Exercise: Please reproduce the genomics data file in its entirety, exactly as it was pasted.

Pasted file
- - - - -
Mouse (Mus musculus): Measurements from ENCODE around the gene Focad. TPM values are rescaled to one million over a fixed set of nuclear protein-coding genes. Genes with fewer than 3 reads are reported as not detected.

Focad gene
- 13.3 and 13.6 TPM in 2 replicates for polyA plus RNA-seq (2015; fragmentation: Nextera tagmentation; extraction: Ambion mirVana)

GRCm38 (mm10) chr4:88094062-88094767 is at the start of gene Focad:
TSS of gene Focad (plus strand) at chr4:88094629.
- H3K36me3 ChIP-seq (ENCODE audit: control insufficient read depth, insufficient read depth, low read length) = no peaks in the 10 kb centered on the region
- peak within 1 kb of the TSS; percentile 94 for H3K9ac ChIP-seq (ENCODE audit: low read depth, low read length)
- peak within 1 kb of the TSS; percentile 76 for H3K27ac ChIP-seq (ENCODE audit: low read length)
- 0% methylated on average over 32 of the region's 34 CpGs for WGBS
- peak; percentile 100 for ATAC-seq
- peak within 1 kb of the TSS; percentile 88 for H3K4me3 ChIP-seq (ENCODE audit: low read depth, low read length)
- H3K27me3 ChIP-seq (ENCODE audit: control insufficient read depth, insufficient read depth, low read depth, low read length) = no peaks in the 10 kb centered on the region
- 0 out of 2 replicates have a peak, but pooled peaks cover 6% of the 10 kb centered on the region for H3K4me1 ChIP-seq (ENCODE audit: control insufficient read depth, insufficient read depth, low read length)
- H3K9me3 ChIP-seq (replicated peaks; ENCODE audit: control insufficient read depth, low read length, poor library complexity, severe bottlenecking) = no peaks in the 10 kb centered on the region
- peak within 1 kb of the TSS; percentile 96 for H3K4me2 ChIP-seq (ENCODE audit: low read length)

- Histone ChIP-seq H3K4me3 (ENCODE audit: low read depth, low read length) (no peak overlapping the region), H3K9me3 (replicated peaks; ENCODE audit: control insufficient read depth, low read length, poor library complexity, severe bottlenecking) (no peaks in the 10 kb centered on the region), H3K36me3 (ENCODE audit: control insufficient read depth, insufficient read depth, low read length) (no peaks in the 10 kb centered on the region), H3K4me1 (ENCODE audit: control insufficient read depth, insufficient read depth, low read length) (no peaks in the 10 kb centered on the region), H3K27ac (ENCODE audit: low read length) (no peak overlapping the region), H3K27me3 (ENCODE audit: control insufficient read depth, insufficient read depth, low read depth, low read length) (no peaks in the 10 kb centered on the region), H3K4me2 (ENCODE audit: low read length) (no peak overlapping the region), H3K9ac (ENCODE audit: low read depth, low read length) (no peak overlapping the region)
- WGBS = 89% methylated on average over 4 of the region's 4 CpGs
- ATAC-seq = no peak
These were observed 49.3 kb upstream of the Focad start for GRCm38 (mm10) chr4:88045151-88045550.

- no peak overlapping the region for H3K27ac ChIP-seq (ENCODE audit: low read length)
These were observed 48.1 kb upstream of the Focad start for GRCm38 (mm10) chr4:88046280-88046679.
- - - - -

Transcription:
Mouse (Mus musculus): Measurements from ENCODE around the gene Focad. TPM values are rescaled to one million over a fixed set of nuclear protein-coding genes. Genes with fewer than 3 reads are reported as not detected.

Focad gene
- 13.3 and 13.6 TPM in 2 replicates for polyA plus RNA-seq (2015; fragmentation: Nextera tagmentation; extraction: Ambion mirVana)

GRCm38 (mm10) chr4:88094062-88094767 is at the start of gene Focad:
TSS of gene Focad (plus strand) at chr4:88094629.
- H3K36me3 ChIP-seq (ENCODE audit: control insufficient read depth, insufficient read depth, low read length) = no peaks in the 10 kb centered on the region
- peak within 1 kb of the TSS; percentile 94 for H3K9ac ChIP-seq (ENCODE audit: low read depth, low read length)
- peak within 1 kb of the TSS; percentile 76 for H3K27ac ChIP-seq (ENCODE audit: low read length)
- 0% methylated on average over 32 of the region's 34 CpGs for WGBS
- peak; percentile 100 for ATAC-seq
- peak within 1 kb of the TSS; percentile 88 for H3K4me3 ChIP-seq (ENCODE audit: low read depth, low read length)
- H3K27me3 ChIP-seq (ENCODE audit: control insufficient read depth, insufficient read depth, low read depth, low read length) = no peaks in the 10 kb centered on the region
- 0 out of 2 replicates have a peak, but pooled peaks cover 6% of the 10 kb centered on the region for H3K4me1 ChIP-seq (ENCODE audit: control insufficient read depth, insufficient read depth, low read length)
- H3K9me3 ChIP-seq (replicated peaks; ENCODE audit: control insufficient read depth, low read length, poor library complexity, severe bottlenecking) = no peaks in the 10 kb centered on the region
- peak within 1 kb of the TSS; percentile 96 for H3K4me2 ChIP-seq (ENCODE audit: low read length)

- Histone ChIP-seq H3K4me3 (ENCODE audit: low read depth, low read length) (no peak overlapping the region), H3K9me3 (replicated peaks; ENCODE audit: control insufficient read depth, low read length, poor library complexity, severe bottlenecking) (no peaks in the 10 kb centered on the region), H3K36me3 (ENCODE audit: control insufficient read depth, insufficient read depth, low read length) (no peaks in the 10 kb centered on the region), H3K4me1 (ENCODE audit: control insufficient read depth, insufficient read depth, low read length) (no peaks in the 10 kb centered on the region), H3K27ac (ENCODE audit: low read length) (no peak overlapping the region), H3K27me3 (ENCODE audit: control insufficient read depth, insufficient read depth, low read depth, low read length) (no peaks in the 10 kb centered on the region), H3K4me2 (ENCODE audit: low read length) (no peak overlapping the region), H3K9ac (ENCODE audit: low read depth, low read length) (no peak overlapping the region)
- WGBS = 89% methylated on average over 4 of the region's 4 CpGs
- ATAC-seq = no peak
These were observed 49.3 kb upstream of the Focad start for GRCm38 (mm10) chr4:88045151-88045550.

- no peak overlapping the region for H3K27ac ChIP-seq (ENCODE audit: low read length)
These were observed 48.1 kb upstream of the Focad start for GRCm38 (mm10) chr4:88046280-88046679.